Keep it safe by having a plan

By Chris Coetzee
Occupational health and safety are essential when it comes to working in the plumbing industry.

Since risks are present in every task that we perform, the greatest defence against recurring incidents is a well-thought-out risk management plan. To mitigate the risks effectively, plumbers would need to ensure not only minimum compliance to the Occupational Health and Safety Act (OHS Act), but overall compliance to a safety management system.

Let us start at the beginning. You have most likely heard the phrase, ‘Safety starts with me’ — well, this is because the effectiveness of any safety system depends on our attitude towards its success. In a simple format, there are four elements to consider:

  • Company compliance
  • Office compliance
  • Employee compliance
  • Site compliance.

With each of the above points comes a set of questions — an audit if you will. This checks the degree of compliance of each section of your business. Most plumbing work taking place on any site would fall under the OHS Act, as well as certain regulations, for example general administrative regulations and general safety regulations. Ensuring you abide by these is the first step towards a safety solution that fits your needs.

Identified risks

Let us take a look at some specific hazards and risks that affect plumbers across South Africa and that could form part of a risk management assessment and plan.

Biological factors

  • Where the work will be carried out: in an isolated room or in the general environment.
  • Whether the work could create airborne particles such as splashes or aerosols.
  • Who will be carrying out the work.
  • Whether others (those not actually doing the work) could be affected by the work, for example visitors, cleaners, and maintenance workers.
  • Whether the work is routine or carried out infrequently — this will have implications on the information, instruction, training, and supervision given to those carrying out the work.

Tools and equipment

  • Are the correct tools being used?
  • Do the employees working with the tools know how to use them?
  • Is there a maintenance schedule for the tools or equipment?
  • Does the use of the tools require specific safety precautions?
  • Has the company set in place a register and checklist method for inspections?
  • The tools and equipment being used will also have individual and unique factors attached to them, such as vibration disease caused from a rock breaker.

Excavations

  • What is the depth of the excavation?
  • What type of tools or equipment are you using to excavate?
  • Are there services in the area for potential excavations?
  • Engulfment, shoring, access, and egress — just to name a few concerns.
  • Has the site been inspected, a risk assessment compiled, and all factors taken into consideration to protect the employees, visitors, environment, and others, as well as the potential damage to tools and equipment?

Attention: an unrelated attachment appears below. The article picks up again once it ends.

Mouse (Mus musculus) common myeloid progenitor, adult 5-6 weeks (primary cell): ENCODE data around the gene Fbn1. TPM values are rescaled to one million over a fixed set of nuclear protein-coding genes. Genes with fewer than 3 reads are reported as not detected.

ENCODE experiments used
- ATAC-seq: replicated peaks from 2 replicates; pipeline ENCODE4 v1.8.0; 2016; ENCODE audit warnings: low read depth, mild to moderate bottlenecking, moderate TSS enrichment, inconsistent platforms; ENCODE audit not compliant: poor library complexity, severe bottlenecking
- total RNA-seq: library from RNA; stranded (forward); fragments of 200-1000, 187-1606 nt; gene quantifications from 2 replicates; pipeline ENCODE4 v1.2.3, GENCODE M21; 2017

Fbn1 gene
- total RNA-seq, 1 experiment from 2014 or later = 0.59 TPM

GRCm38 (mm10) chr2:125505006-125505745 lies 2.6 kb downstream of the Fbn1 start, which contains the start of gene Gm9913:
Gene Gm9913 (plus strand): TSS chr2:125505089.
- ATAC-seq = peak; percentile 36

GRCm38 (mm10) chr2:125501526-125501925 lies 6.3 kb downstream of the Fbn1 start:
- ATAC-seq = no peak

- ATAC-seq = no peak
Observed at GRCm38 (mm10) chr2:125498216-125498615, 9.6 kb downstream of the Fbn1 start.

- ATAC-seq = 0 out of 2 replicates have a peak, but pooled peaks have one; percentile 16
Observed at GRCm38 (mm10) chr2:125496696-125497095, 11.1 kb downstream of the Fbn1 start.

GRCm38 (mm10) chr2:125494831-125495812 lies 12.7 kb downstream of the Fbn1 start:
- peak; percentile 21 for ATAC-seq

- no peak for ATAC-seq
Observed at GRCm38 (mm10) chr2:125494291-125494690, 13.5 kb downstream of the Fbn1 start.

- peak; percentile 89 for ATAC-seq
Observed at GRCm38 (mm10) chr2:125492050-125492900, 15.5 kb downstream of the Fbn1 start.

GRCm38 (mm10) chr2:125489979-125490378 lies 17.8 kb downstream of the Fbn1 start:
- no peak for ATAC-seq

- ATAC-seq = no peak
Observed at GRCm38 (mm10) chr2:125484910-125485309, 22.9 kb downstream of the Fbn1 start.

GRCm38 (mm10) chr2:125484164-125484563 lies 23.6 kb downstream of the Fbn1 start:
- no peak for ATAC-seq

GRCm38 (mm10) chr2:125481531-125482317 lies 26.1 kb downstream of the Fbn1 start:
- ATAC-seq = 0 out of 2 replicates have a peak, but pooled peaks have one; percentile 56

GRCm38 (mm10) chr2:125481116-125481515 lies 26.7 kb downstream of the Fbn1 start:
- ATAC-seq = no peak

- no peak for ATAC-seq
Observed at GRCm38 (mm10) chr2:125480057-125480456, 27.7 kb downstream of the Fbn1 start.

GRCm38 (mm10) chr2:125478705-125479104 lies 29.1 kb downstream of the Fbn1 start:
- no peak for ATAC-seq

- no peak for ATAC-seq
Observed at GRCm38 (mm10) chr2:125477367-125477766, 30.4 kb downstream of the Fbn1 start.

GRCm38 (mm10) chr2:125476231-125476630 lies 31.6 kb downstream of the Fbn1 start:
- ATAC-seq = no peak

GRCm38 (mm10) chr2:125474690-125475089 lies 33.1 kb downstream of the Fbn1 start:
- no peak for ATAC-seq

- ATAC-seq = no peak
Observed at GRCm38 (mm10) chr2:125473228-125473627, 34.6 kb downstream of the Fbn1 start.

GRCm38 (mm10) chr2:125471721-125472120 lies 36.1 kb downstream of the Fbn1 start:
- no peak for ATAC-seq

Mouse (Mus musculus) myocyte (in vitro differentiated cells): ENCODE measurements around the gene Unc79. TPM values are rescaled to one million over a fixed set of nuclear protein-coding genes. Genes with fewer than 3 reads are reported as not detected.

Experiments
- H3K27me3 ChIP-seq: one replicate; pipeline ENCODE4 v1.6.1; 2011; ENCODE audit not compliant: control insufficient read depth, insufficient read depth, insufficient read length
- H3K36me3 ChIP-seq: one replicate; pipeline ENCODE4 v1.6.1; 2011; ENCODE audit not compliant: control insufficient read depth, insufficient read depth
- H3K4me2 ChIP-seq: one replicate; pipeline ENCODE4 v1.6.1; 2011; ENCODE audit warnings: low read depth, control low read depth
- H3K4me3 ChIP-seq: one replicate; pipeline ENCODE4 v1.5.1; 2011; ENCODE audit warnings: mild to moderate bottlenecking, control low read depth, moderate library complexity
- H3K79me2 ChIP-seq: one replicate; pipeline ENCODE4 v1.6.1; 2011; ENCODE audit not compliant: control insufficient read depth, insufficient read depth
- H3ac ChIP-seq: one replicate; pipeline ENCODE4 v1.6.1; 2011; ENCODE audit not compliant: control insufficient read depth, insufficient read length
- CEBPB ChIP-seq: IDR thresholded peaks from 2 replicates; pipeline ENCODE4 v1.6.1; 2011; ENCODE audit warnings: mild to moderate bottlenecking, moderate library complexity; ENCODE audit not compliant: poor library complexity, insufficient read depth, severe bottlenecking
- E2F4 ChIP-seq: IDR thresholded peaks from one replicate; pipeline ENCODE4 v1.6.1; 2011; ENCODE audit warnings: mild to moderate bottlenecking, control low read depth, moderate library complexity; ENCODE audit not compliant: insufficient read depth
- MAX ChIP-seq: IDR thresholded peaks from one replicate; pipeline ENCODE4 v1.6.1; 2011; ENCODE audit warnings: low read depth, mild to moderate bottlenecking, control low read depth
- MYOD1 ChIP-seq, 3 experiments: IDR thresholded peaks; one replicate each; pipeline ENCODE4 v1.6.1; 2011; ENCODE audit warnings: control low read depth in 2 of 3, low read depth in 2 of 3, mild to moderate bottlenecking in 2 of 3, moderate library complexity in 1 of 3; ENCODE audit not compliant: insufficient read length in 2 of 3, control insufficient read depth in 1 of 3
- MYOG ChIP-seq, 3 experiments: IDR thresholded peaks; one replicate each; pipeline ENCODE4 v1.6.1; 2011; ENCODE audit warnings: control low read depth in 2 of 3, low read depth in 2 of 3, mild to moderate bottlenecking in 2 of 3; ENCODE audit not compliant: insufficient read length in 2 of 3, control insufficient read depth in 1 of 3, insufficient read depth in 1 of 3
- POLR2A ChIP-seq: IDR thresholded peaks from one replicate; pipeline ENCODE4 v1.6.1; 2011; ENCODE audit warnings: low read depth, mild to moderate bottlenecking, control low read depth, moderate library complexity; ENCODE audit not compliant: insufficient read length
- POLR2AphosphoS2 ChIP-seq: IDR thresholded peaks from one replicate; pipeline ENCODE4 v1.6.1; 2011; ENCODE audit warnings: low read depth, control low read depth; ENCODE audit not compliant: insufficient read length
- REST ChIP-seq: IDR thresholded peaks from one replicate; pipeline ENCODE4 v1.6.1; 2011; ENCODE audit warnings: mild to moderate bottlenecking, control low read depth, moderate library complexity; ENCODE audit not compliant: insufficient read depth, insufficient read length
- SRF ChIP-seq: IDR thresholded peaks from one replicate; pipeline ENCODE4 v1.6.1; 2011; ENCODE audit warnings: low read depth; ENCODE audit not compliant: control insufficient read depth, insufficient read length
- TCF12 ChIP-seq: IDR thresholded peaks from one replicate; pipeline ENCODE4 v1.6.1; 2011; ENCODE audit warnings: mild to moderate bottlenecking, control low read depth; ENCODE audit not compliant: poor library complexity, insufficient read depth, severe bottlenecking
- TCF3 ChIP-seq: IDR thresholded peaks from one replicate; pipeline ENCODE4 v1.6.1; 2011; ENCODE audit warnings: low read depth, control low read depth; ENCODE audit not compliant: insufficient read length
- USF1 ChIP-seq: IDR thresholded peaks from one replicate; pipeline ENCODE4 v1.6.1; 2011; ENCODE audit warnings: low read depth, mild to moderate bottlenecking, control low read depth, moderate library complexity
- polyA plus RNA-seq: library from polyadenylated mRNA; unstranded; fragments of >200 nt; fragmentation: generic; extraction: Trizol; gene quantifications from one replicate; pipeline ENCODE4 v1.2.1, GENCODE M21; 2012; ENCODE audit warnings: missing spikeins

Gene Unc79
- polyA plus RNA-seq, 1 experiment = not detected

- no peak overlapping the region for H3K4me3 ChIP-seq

• What signage is needed.

Heights

  • Are employees trained in the correct unit standard for working at heights?
  • Do you have a fall risk management plan and risk assessment?
  • Has an inspection been done to consider the fall protection methods needed? This would need to form part of your fall protection plan.
  • Falling to a lower level, falling objects, suspension trauma, safe access and egress, as well as a detailed emergency rescue plan.

Know the law

Section 8 of the OHS Act says that employers need to consider all aspects of their scope of works and ensure that their staff as well as others are in a safe environment. Section 14 places the onus on the employee by promoting an individual commitment to health and safety as well as the encouragement to ensure the safety of others.

The key issue of why compliance is lacking is simple: enforcement!

Due to various factors, many do not regard health and safety management compliance as a key factor in their business. As plumbers, you form an integral part of everyone’s daily lives; thus, keeping yourselves as well as your employees free from risks at the workplace should be a complementing influence. Attention to health and safety is not just about being socially responsible — it also makes good business sense. Essentially, any plumbing company should strive to ensure absence of risk to safety and health of employees and others’ as far as is reasonably practicable.

Increasing employees’ awareness of health and safety as well as introducing a good safety culture system through a thorough and efficient safety system, where management plays a key role in the development and the delivery of a responsible health and safety plan, is the key to successful safety management.

When it comes to health and safety, there should always be a clear goal.

About the author

Chris Coetzee is a director of OHSS Consulting. He is an occupational health and safety practitioner, a SAIOSH member, as well as an IOPSA corporate member, who specialises in the full understanding and development of health and safety systems.

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